When I bought my house, the seller lied. He
promised in the purchase contract to replace or fix some things
-- a chipped bathroom sink, a rotten board on a gable, a leaky
bathroom faucet. An hour before closing, during the final
walk-through, I discovered that he hadn't made the repairs.
He hadn't even started.
A lot of home sellers break the promises they
make on binding legal contracts. There are a number of ways
to deal with sellers who welsh on their contractual obligations
to replace or fix things:
shrug it off;
have the seller reimburse the buyer at
extract a promise that the seller will make
the repairs soon after closing;
set up an escrow account, funded by the
seller, to pay for the work;
postpone the closing until the work is done;
It seldom goes as far as the last option. "I
think most people tend to cooperate at the end of the day,"
says Neil Garfinkel, a partner with the Abrams Garfinkel Margolis
Bergson law firm in New York. He specializes in real estate
law. "Sellers want to leave with a good feeling and buyers
want to leave with a good feeling. I don't believe that a
real estate transaction should be adversarial."
That was the opinion of our attorney (he wasn't
Garfinkel) when my wife and I closed on our house in Jupiter,
Fla., on New Year's Eve 1999. All our attorney wanted was
peace. But he was prepared to drop the bomb. He knew that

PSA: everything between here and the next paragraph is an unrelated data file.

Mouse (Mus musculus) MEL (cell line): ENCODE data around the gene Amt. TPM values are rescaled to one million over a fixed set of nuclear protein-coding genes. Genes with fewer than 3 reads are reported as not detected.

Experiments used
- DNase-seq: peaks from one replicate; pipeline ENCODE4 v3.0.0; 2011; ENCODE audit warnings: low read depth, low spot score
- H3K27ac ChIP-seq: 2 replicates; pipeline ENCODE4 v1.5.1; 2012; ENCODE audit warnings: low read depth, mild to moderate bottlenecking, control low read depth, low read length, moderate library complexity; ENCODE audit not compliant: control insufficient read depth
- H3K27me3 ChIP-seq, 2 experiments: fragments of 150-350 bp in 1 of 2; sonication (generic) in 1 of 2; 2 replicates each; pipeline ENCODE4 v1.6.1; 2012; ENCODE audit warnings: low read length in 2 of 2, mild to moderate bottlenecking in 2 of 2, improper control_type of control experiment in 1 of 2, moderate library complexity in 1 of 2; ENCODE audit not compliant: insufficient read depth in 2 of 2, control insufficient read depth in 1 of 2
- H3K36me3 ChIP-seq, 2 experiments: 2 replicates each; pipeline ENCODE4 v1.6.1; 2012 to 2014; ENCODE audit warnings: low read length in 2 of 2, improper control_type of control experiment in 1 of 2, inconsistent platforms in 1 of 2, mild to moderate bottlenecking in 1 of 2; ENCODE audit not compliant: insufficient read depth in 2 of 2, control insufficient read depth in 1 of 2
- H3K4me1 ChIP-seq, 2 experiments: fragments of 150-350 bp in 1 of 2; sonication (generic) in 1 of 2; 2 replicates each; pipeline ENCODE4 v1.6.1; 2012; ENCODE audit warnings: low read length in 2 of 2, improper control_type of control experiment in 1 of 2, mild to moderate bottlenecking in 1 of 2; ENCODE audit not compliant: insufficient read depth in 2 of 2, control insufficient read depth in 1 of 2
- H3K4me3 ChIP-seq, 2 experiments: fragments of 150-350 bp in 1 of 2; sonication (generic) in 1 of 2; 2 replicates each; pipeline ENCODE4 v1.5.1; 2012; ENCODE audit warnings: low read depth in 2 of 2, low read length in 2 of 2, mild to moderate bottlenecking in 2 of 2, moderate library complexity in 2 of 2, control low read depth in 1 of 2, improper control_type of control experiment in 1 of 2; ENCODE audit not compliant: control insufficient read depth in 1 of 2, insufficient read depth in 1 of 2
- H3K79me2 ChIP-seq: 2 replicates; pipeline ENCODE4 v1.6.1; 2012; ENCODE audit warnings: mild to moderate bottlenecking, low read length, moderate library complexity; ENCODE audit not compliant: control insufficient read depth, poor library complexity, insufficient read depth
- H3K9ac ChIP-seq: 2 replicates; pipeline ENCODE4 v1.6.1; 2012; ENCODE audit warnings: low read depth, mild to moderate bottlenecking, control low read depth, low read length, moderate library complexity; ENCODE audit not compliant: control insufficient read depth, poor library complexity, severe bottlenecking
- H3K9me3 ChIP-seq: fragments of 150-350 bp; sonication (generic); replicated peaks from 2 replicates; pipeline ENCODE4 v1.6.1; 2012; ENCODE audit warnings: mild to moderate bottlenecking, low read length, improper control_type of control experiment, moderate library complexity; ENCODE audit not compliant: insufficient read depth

our seller had scheduled back-to-back closings: the sale of
his house to my wife and me, and then his purchase of a new
house. A postponement of just two days might possibly blow
apart his home purchase, and would crater everyone's homestead
Under this pressure, the seller wrote us a
personal check that more than paid for the repairs. The closing
took an hour longer than expected because of the time we spent
negotiating the amount of the check, but we closed on the
Transferring money from seller to buyer is
a common solution to the broken-promise problem, Garfinkel
says. The seller doesn't have to write a check, and instead
can give a credit against the buyer's closing costs. Usually,
the agreed-upon amount "is a guesstimate," Garfinkel
says. "But I've been doing this 15 years, and I think
we've been pretty on the money when I've had a client guesstimate
that it will cost X amount of dollars."
Sometimes an amount can be agreed upon at closing,
and sometimes the closing has to be postponed. As Garfinkel
puts it: "They fight it out outside the table, when cooler
heads prevail, and try to come back and do it another day."
When the two parties can't set a price, but
can agree on a range, the seller can put an agreed-upon sum
in an escrow account. When the repairs are made, the contractors
are either paid directly from escrow, or the buyer pays the
contractors and then is reimbursed from the escrow account.
Lawyers generally prefer not to go the escrow
route because it's unwieldy and time-consuming. Angry buyers
and sellers sometimes hold up the escrow money out of spite.
Garfinkel remembers a time when money was trapped in escrow
for months because the buyer and seller were bickering over
a crystal newel post. That's the bottom post of a bannister,
and feuding over one is as low as some sellers and buyers
will descend in a dispute.